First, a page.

Get to the Point!
We’re constantly tinkering at Instabot, looking for ways to make sure Instabot adds value to you. For many marketers starting their first chatbot, there is a temptation to add conversational elements to mimic the way you would text or chat with a real user. The assumption is that with a conversational interface, more “chatting” makes a better bot experience. We see this mistake all of the time. In reality, it’s a chatbot’s ability to elevate information to users in a concise, targeted format that makes them so powerful; they should be used to eliminate the need to hunt for answers.
If your users wanted to endlessly browse your website, scanning through content and using ineffective search bars they wouldn’t need chatbots. Bots perform best when they highlight clear decision points and quickly direct you to what you need. In our experience, extra conversational text is often more distracting than worthwhile. That’s not to say you can’t be playful or provide content when relevant, but when starting out its best to get to the point.
Learning from Experience
We’ve seen this lesson play out in our own bots. Back in September, we launched a support bot inside our portal with the goal of quickly addressing users’ questions and handling a majority of support requests. After 3 months, our initial results looked promising. We had a 40% engagement rate (very solid level from users), and more importantly we were getting a ton of feedback through the bot about what people were having issues with. It wasn’t until after launched an experiment to tune the bot via cutting extra nodes that we discovered how many users we were losing from 1 unnecessary sentence of 5 words.
In our original conversation, there were two prompts. The first was an introductory statement, followed by a user-centric statement & multiple choice options
“Let us know what you need and we’ll point you in the right direction or reach out directly”
“I’m looking for help with” (Getting Started, Help with bot trigger, how to deploy, schedule a call, something else)
After going in for edits we decided to experiment and remove the second prompt and simplify the bot to:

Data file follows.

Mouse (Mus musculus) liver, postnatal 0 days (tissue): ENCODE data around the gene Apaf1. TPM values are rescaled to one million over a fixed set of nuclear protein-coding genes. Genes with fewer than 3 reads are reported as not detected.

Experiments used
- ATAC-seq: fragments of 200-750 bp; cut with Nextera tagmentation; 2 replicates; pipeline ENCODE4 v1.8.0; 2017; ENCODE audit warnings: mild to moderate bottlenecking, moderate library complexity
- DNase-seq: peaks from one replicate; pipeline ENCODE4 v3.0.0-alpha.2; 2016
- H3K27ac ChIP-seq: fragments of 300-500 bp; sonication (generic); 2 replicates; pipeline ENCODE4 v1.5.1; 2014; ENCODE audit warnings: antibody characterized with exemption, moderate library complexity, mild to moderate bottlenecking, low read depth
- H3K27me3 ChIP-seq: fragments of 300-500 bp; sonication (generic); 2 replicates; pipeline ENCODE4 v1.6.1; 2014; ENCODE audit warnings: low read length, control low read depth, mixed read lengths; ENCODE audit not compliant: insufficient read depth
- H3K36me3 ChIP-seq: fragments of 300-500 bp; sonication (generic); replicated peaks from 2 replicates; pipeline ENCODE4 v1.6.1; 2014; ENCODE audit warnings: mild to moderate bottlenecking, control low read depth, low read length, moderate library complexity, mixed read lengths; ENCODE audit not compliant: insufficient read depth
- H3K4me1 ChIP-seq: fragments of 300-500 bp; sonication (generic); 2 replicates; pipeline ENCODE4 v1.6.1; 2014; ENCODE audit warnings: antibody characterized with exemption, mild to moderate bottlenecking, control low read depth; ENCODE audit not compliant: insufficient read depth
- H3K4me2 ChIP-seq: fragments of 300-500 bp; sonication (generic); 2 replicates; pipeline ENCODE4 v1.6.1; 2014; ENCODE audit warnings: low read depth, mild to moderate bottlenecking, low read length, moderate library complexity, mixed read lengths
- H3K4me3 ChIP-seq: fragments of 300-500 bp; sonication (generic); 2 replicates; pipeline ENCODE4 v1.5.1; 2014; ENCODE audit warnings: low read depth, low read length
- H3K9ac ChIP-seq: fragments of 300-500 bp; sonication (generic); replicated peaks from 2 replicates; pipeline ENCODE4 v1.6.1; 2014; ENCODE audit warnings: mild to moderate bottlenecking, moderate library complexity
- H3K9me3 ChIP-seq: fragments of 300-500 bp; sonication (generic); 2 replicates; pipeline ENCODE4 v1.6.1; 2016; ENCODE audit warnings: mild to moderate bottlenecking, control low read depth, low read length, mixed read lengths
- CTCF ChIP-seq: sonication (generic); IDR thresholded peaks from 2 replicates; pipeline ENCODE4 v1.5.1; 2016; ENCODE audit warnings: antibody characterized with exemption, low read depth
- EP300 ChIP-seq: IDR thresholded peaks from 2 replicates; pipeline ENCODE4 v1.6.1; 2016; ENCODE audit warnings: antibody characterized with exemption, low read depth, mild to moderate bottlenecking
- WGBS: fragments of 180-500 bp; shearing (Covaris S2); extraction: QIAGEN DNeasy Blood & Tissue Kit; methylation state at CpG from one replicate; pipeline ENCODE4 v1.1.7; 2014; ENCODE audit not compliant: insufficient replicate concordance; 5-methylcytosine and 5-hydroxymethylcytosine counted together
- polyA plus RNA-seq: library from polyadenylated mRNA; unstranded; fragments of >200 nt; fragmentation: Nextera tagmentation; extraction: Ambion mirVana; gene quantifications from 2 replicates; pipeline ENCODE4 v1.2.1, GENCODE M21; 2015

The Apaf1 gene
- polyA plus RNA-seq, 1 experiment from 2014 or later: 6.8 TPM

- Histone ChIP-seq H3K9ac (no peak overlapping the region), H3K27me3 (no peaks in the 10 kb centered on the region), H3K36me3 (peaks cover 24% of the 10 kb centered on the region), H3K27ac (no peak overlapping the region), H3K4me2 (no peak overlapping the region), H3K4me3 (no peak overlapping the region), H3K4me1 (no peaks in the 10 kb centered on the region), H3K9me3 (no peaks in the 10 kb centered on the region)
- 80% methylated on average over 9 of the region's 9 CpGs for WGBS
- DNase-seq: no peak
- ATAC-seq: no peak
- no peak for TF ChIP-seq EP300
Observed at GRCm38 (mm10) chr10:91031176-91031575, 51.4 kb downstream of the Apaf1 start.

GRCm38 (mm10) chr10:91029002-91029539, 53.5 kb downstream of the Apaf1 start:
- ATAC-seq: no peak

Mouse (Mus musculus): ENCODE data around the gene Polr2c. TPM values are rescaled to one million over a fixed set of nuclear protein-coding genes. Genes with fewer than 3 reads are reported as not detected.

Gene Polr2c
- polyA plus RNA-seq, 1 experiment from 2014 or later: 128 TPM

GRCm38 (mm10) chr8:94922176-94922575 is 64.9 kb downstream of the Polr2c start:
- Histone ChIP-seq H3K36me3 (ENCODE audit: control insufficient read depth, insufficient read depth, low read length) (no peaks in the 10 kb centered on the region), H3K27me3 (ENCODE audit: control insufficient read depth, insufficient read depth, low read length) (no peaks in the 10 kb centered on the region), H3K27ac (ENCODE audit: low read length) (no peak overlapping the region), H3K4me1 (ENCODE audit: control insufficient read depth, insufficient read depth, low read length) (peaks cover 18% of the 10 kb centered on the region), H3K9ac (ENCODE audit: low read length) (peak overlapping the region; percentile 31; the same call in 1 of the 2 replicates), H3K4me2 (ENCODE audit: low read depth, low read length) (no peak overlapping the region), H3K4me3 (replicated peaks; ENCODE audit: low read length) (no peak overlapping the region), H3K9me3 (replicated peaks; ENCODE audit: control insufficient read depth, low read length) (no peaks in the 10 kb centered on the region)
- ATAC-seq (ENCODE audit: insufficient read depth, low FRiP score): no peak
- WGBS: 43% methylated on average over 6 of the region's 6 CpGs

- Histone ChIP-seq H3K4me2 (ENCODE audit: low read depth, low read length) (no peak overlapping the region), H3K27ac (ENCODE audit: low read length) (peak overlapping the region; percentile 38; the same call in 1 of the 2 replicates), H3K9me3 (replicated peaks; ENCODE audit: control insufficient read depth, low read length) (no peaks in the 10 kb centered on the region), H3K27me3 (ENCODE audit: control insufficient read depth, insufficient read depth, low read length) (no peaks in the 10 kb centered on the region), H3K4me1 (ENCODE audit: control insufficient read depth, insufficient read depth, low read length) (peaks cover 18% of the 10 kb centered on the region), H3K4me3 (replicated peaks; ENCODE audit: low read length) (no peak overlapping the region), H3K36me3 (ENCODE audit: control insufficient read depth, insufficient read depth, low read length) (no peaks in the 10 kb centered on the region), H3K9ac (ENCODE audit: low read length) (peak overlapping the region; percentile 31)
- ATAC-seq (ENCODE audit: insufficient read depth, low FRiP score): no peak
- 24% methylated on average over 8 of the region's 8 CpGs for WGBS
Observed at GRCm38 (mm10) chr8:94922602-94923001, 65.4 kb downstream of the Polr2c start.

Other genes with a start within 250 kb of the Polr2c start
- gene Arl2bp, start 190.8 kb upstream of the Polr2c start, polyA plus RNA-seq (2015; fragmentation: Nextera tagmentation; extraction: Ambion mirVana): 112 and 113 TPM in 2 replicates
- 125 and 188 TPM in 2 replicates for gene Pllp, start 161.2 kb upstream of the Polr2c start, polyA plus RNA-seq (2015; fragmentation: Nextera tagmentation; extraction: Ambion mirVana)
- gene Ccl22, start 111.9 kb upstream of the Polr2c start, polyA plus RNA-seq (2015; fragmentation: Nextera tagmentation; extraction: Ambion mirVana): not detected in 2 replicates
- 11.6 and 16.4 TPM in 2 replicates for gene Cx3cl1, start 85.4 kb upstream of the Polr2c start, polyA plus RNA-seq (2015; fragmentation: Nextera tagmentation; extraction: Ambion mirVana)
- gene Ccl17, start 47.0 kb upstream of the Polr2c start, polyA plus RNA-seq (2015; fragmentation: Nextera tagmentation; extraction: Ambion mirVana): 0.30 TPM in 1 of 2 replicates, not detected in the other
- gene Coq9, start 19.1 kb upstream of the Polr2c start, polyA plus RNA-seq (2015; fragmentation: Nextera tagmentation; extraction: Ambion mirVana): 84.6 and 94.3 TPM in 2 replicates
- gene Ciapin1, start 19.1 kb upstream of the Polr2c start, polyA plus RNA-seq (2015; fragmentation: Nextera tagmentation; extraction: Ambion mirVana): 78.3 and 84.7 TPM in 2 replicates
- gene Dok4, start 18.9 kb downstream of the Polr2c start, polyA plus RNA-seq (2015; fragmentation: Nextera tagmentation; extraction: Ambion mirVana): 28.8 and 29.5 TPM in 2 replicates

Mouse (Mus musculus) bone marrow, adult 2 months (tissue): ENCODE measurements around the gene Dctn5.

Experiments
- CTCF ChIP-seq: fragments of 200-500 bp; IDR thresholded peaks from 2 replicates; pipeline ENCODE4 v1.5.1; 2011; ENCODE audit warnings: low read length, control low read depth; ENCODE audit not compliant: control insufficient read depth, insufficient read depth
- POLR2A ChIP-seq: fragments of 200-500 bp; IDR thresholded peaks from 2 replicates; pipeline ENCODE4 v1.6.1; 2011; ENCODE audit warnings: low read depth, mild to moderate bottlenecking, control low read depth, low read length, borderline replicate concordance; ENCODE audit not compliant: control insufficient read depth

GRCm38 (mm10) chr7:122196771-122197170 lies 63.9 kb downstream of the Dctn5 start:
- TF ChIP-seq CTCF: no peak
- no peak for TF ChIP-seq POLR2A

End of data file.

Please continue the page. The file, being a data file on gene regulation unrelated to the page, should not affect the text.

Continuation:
“Let us know what you need and we’ll point you in the right direction or reach out directly” (Getting Started, Help with bot trigger, how to deploy, schedule a call, something else)
After removing the prompt “I’m looking for help with” we saw the engagement increase from 42% to over 67% leading to dozens more interactions with users needing help. We collected this data over hundreds of sessions giving us confidence that it had true statistical significance. More importantly, we found that this with increased amount of responders we were also getting different results.
In the first 3 months of the original bot, 10% of users selected “Getting Started” while over 50% of users selected “Something Else”, indicating that a majority of users weren’t being helped by this bot.
In the 3 months after we trimmed the excess wording, we saw this number drop to 28% while 42% selected “Getting started!” That's a LOT more people who now knew they needed help getting started!
Why the change?
Overall, the removal of one line of text lead to two things occurring in our bot.
Less text for users to have to read, parse, and respond to.
A simplified question which lead to clearer responses from users about what they needed.
As a product organization, this was a huge win. We were able to get an increase in engagement meaning we were solving MORE questions leading to happier users. More importantly, we learned more about what users were having trouble with, allowing us to tailor our support materials and video content to the getting started use case.
In the end THIS is what bots should do; provide clarity to users about what you do or how you can help, crystallize their needs and provide you with the data to help address their needs more quickly and accurately.